First Agreed Statement. The launch-weight of an ICBM is the weight of the fully loaded missile itself at the time of launch.

Second Agreed Statement. The throw-weight of an ICBM is the sum of the weight of:

(a) its reentry vehicle or reentry vehicles;

(b) any self-contained dispensing mechanisms or other appropriate devices for targeting one reentry vehicle, or for releasing or for dispensing and targeting two or more reentry vehicles; and

(c) its penetration aids, including devices for their release.

Common Understanding. The term "other appropriate devices," as used in the definition of the throw-weight of an ICBM in the Second Agreed Statement to paragraph 7 of Article II of the Treaty, means any devices for dispensing and targeting two or more reentry vehicles; and any devices for releasing two or more reentry vehicles or for targeting one reentry vehicle, which cannot provide their reentry vehicles or reentry vehicle with additional velocity of more than 1,000 meters per second.

8. Cruise missiles are unmanned, self-propelled, guided, weapon-delivery vehicles which sustain flight through the use of aerodynamic lift over most of their flight path and which are flight-tested from or deployed on aircraft, that is, air-launched cruise missiles, or such vehicles which are referred to as cruise missiles in subparagraph 1(b) of Article IX.

First Agreed Statement. If a cruise missile is capable of a range in excess of 600 kilometers, all cruise missiles of that type shall be considered to be cruise missiles capable of a range in excess of 600 kilometers.

First Common Understanding. If a cruise missile has been flight-tested to a range in excess of 600 kilometers, it shall be considered to be a cruise missile capable of a range in excess of 600 kilometers.

Second Common Understanding. Cruise missiles not capable of a range in excess of 600 kilo-meters shall not be considered to be of a type capable of a range in excess of 600 kilometers if they are distinguishable on the basis of externally observable design features from cruise missiles of types capable of a range in excess of 600 kilometers.

Second Agreed Statement. The range of which a cruise missile is capable is the maximum distance which can be covered by the missile in its standard design mode flying until fuel exhaustion, determined by projecting its flight path onto the Earths sphere from the point of launch to the point of impact.

Third Agreed Statement. If an unmanned, self-propelled, guided vehicle which sustains flight through the use of aerodynamic lift over most of its flight path has been flight-tested or deployed for weapon delivery, all vehicles of that type shall be considered to be weapon-delivery vehicles.

Third Common Understanding. Unmanned, self-propelled, guided vehicles which sustain flight through the use of aerodynamic lift over most of their flight path and are not weapon-delivery vehicles, that is, unarmed, pilotless, guided vehicles, shall not be considered to be cruise missiles if such vehicles are distinguishable from cruise missiles on the basis of externally observable design features.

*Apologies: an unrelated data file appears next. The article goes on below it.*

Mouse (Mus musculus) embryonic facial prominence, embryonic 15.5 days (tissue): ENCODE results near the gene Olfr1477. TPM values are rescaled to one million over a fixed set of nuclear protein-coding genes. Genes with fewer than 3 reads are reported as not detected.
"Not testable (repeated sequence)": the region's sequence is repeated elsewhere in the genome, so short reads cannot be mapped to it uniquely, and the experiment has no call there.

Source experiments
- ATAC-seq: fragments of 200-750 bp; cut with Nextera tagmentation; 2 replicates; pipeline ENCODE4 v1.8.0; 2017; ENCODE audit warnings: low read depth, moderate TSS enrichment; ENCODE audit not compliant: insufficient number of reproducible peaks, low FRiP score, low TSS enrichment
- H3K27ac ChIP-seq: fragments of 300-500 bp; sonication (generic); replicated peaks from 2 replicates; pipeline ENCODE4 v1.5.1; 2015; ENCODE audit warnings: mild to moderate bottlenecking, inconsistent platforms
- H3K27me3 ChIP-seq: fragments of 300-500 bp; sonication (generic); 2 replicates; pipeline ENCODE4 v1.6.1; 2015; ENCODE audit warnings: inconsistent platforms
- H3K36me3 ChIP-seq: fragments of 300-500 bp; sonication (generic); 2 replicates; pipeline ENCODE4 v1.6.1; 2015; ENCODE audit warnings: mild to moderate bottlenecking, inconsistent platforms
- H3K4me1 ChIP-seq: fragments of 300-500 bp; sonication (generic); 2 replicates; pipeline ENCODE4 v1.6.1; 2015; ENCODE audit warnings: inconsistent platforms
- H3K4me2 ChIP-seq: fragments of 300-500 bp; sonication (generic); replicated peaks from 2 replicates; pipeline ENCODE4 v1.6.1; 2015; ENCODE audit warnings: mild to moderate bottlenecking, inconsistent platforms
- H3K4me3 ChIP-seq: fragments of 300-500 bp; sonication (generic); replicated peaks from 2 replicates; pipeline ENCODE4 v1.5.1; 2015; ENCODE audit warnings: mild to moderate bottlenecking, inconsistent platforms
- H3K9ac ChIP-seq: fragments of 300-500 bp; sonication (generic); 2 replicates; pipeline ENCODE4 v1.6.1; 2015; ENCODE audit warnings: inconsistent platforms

Fourth Common Understanding. Neither Party shall convert unarmed, pilotless, guided vehicles into cruise missiles capable of a range in excess of 600 kilometers, nor shall either Party convert cruise missiles capable of a range in excess of 600 kilometers into unarmed, pilotless, guided vehicles.

Fifth Common Understanding. Neither Party has plans during the term of the Treaty to flight-test from or deploy on aircraft unarmed, pilotless, guided vehicles which are capable of a range in excess of 600 kilometers. In the future, should a Party have such plans, that Party will provide notification thereof to the other Party well in advance of such flight-testing or deployment. This Common Understanding does not apply to target drones.

Article III

1. Upon entry into force of this Treaty, each Party undertakes to limit ICBM launchers, SLBM launchers, heavy bombers, and ASBMs to an aggregate number not to exceed 2,400.

2. Each Party undertakes to limit, from January 1, 1981, strategic offensive arms referred to in paragraph 1 of this Article to an aggregate number not to exceed 2,250, and to initiate reductions of those arms which as of that date would be in excess of this aggregate number.

3. Within the aggregate numbers provided for in paragraphs 1 and 2 of this Article and subject to the provisions of this Treaty, each Party has the right to determine the composition of these aggregates.

4. For each bomber of a type equipped for ASBMs, the aggregate numbers provided for in paragraphs 1 and 2 of this Article shall include the maximum number of such missiles for which a bomber of that type is equipped for one operational mission.

5. A heavy bomber equipped only for ASBMs shall not itself be included in the aggregate numbers provided for in paragraphs 1 and 2 of this Article.

6. Reductions of the numbers of strategic offensive arms required to comply with the provisions of paragraphs 1 and 2 of this Article shall be carried out as provided for in Article XI.